It was data journalism investigations like these – alongside the continued spread of fake news – that inspired the Neo4j team to initiate the Neo4j Connected Data Fellowship at the ICIJ, as well as continue our support of the Neo4j Data Journalism Accelerator Program.
Since these major projects, the ICIJ has kept up their good work with the West Africa Leaks and a second (but much smaller) leak of Panama Papers from Mossack Fonseca.
Within the world of data journalism, I also have to mention the great work done by the team at NBC News at mapping the intricate connections between 200,000 tweets by Russian trolls.
Work like this is the heart and soul of what we hope the Graphs4Good program will continue to showcase and support. But data journalism isn’t the only sector where graph technology has been making a positive impact.
Graphs4Good in Other Sectors
How could I possibly summarize all of the other impactful projects being powered by graph technology? I can’t – these are only a few notable highlights from names you might recognize. Many, many more are listed on our new Graphs4Good program page.
From the dawn of human life, we’ve been fighting disease. We’ve already won against some of the most deadly maladies, but there’s a long way to go, especially when it comes to cancer. I’m personally aware of eight different graph-powered projects working on a cure for cancer. One powerful story in that space is the Candiolo Cancer Institute, and I encourage you to go and read their story.
In a similar vein, we’re also happy to welcome the German Center for Diabetes Research (DZD) who uses Neo4j to research the complex struggle to both help current diabetes patients and to eliminate the condition once and for all.
Pivoting to an entirely different field, NASA has been using a Neo4j knowledge graph to advance their mission to Mars.
David Meza, the Chief Knowledge Architect at NASA, has said that, “Neo4j saved well over two years of work and one million dollars of taxpayer funds,” specifically in relation to their Orion spacecraft missions. I think we can all agree such work more than qualifies as good.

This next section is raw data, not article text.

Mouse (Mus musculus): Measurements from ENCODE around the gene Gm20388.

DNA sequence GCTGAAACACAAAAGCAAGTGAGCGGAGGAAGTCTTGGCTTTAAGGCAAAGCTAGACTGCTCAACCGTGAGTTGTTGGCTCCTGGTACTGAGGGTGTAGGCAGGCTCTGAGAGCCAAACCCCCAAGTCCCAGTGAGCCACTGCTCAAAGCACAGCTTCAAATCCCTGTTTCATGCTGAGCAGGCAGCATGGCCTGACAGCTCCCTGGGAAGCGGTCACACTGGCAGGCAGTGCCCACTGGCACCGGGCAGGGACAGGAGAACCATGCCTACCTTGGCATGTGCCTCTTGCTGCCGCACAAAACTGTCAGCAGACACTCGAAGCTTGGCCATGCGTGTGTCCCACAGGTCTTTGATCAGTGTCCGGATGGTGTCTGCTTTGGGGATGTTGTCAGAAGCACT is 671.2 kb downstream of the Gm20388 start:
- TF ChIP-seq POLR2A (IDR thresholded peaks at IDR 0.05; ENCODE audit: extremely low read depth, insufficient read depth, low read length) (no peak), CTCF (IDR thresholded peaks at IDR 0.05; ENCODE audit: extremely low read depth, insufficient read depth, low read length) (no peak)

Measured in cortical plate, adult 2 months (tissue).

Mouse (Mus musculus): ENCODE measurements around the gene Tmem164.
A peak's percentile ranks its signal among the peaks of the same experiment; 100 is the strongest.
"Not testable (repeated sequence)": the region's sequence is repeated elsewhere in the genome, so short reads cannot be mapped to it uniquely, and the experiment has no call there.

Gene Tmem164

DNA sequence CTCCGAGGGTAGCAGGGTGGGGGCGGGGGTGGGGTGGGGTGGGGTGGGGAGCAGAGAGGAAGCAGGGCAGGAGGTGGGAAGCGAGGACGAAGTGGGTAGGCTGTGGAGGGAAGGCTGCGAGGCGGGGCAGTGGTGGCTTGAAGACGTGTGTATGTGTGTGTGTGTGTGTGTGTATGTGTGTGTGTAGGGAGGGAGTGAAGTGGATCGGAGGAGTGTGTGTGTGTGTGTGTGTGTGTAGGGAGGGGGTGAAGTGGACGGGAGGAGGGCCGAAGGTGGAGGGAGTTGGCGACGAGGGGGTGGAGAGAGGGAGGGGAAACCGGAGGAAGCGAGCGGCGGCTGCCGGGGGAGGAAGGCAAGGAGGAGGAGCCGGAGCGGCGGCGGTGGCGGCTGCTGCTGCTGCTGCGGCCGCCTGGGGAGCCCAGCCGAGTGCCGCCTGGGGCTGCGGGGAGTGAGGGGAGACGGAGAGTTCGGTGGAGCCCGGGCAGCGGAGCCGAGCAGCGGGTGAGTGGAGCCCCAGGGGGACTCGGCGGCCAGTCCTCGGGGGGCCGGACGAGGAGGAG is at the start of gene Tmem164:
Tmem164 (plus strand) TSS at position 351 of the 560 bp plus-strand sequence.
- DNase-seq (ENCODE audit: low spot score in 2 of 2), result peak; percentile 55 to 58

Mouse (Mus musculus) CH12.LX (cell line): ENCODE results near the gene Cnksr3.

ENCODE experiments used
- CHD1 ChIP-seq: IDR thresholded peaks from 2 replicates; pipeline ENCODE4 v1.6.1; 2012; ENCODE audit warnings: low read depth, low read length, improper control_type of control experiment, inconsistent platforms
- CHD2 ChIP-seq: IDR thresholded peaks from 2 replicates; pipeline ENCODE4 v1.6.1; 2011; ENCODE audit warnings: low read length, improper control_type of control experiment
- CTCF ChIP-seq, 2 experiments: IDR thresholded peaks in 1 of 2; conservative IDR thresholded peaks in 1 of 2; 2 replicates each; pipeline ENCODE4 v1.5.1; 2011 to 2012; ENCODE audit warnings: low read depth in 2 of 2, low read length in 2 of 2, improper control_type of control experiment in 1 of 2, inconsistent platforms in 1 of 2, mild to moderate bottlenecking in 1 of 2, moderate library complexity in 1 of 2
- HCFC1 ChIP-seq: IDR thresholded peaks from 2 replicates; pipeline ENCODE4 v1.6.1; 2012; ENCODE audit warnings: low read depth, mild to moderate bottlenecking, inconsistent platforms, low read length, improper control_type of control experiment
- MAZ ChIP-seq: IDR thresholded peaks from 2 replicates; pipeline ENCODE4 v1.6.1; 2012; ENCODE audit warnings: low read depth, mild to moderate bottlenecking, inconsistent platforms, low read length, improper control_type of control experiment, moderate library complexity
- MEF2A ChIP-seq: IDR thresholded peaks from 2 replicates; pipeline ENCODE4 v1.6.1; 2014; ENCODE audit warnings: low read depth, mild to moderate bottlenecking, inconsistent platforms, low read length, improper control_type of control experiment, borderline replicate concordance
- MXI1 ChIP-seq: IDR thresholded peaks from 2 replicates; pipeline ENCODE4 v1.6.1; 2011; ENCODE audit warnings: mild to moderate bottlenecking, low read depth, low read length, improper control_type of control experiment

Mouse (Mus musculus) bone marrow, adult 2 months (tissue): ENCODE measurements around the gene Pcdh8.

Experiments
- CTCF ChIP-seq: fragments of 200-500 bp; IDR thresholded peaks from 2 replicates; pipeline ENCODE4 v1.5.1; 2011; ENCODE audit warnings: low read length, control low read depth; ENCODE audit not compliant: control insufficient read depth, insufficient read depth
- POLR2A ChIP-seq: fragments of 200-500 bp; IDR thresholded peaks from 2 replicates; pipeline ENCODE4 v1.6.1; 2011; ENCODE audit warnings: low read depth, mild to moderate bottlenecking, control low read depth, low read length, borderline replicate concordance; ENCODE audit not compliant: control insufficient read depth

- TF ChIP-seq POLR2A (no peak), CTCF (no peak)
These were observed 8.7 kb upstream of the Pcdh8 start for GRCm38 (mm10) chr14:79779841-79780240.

Along the same lines of scientific inquiry, we also welcome the International Salmon Data Laboratory (officially launching in October 2018) to the Graphs4Good program in order to support their work on the holistic analysis of salmon habitats worldwide – and the ecological implications beyond.
And finally, this very brief summary of positive-impact graph projects can’t fail to mention what might seem like a small thing for now – but its ripples will be felt for years to come.
This past summer, Neo4j team members were able to sponsor and lead a data science camp through Pink Programming – an organization with the mission to advance the role of women in technology. While the camp this year was small (20 women), they were able to learn how to use graph technology to grow their skills in data science. Twenty years from now, I hope to hear the stories of how those women were able to positively influence the tech ecosystem for decades to come.
Graphs are a new(-old) way of looking at the world, and that new perspective gives us a tremendous power to transform our society for the better.
Each day, I hear stories of how graph technology is being deployed to make positive change, and I continue to be amazed and humbled by the world-changing work of the Neo4j community. Many of the projects in the Graphs4Good program were born as (and some continue to be) community-led, open source projects.
I cannot emphasize that factor enough: The Neo4j community is here to help you make a positive global impact. This community is a friendly and dedicated graph of people who generously contribute their time and effort to get your graph-powered project up and running (or keep it running smoothly) – no matter your cause.
Today, we launch the Graphs4Good project with hundreds of stories of positive impact using connected data. Next year, let’s make it thousands.
Our team’s impact started with a napkin. Yours starts with a graph platform – what will you do with it?